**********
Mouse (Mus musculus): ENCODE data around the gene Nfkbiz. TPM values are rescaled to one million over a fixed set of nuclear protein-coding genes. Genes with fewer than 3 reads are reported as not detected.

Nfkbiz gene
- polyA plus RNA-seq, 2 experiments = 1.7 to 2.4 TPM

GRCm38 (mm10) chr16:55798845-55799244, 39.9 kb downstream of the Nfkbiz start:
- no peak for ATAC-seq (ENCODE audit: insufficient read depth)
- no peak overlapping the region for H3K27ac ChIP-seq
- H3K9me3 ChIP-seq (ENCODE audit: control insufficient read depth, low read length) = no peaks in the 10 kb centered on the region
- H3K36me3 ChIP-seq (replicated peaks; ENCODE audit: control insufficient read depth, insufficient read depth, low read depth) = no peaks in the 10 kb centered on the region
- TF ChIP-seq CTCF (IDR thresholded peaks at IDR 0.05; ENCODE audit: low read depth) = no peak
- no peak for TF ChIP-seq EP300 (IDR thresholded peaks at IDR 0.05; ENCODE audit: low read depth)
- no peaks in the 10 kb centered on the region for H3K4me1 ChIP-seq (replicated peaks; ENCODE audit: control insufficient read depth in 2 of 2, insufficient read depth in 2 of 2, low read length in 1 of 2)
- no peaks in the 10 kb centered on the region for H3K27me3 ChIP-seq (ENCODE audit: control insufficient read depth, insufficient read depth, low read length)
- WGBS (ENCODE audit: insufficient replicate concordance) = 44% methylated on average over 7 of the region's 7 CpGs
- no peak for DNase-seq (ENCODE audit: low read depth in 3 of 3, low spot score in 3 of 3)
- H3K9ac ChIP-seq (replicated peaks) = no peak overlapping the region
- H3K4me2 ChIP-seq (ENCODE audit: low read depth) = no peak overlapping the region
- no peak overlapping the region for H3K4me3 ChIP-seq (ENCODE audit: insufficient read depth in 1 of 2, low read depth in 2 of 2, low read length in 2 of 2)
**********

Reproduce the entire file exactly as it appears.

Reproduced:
Mouse (Mus musculus): ENCODE data around the gene Nfkbiz. TPM values are rescaled to one million over a fixed set of nuclear protein-coding genes. Genes with fewer than 3 reads are reported as not detected.

Nfkbiz gene
- polyA plus RNA-seq, 2 experiments = 1.7 to 2.4 TPM

GRCm38 (mm10) chr16:55798845-55799244, 39.9 kb downstream of the Nfkbiz start:
- no peak for ATAC-seq (ENCODE audit: insufficient read depth)
- no peak overlapping the region for H3K27ac ChIP-seq
- H3K9me3 ChIP-seq (ENCODE audit: control insufficient read depth, low read length) = no peaks in the 10 kb centered on the region
- H3K36me3 ChIP-seq (replicated peaks; ENCODE audit: control insufficient read depth, insufficient read depth, low read depth) = no peaks in the 10 kb centered on the region
- TF ChIP-seq CTCF (IDR thresholded peaks at IDR 0.05; ENCODE audit: low read depth) = no peak
- no peak for TF ChIP-seq EP300 (IDR thresholded peaks at IDR 0.05; ENCODE audit: low read depth)
- no peaks in the 10 kb centered on the region for H3K4me1 ChIP-seq (replicated peaks; ENCODE audit: control insufficient read depth in 2 of 2, insufficient read depth in 2 of 2, low read length in 1 of 2)
- no peaks in the 10 kb centered on the region for H3K27me3 ChIP-seq (ENCODE audit: control insufficient read depth, insufficient read depth, low read length)
- WGBS (ENCODE audit: insufficient replicate concordance) = 44% methylated on average over 7 of the region's 7 CpGs
- no peak for DNase-seq (ENCODE audit: low read depth in 3 of 3, low spot score in 3 of 3)
- H3K9ac ChIP-seq (replicated peaks) = no peak overlapping the region
- H3K4me2 ChIP-seq (ENCODE audit: low read depth) = no peak overlapping the region
- no peak overlapping the region for H3K4me3 ChIP-seq (ENCODE audit: insufficient read depth in 1 of 2, low read depth in 2 of 2, low read length in 2 of 2)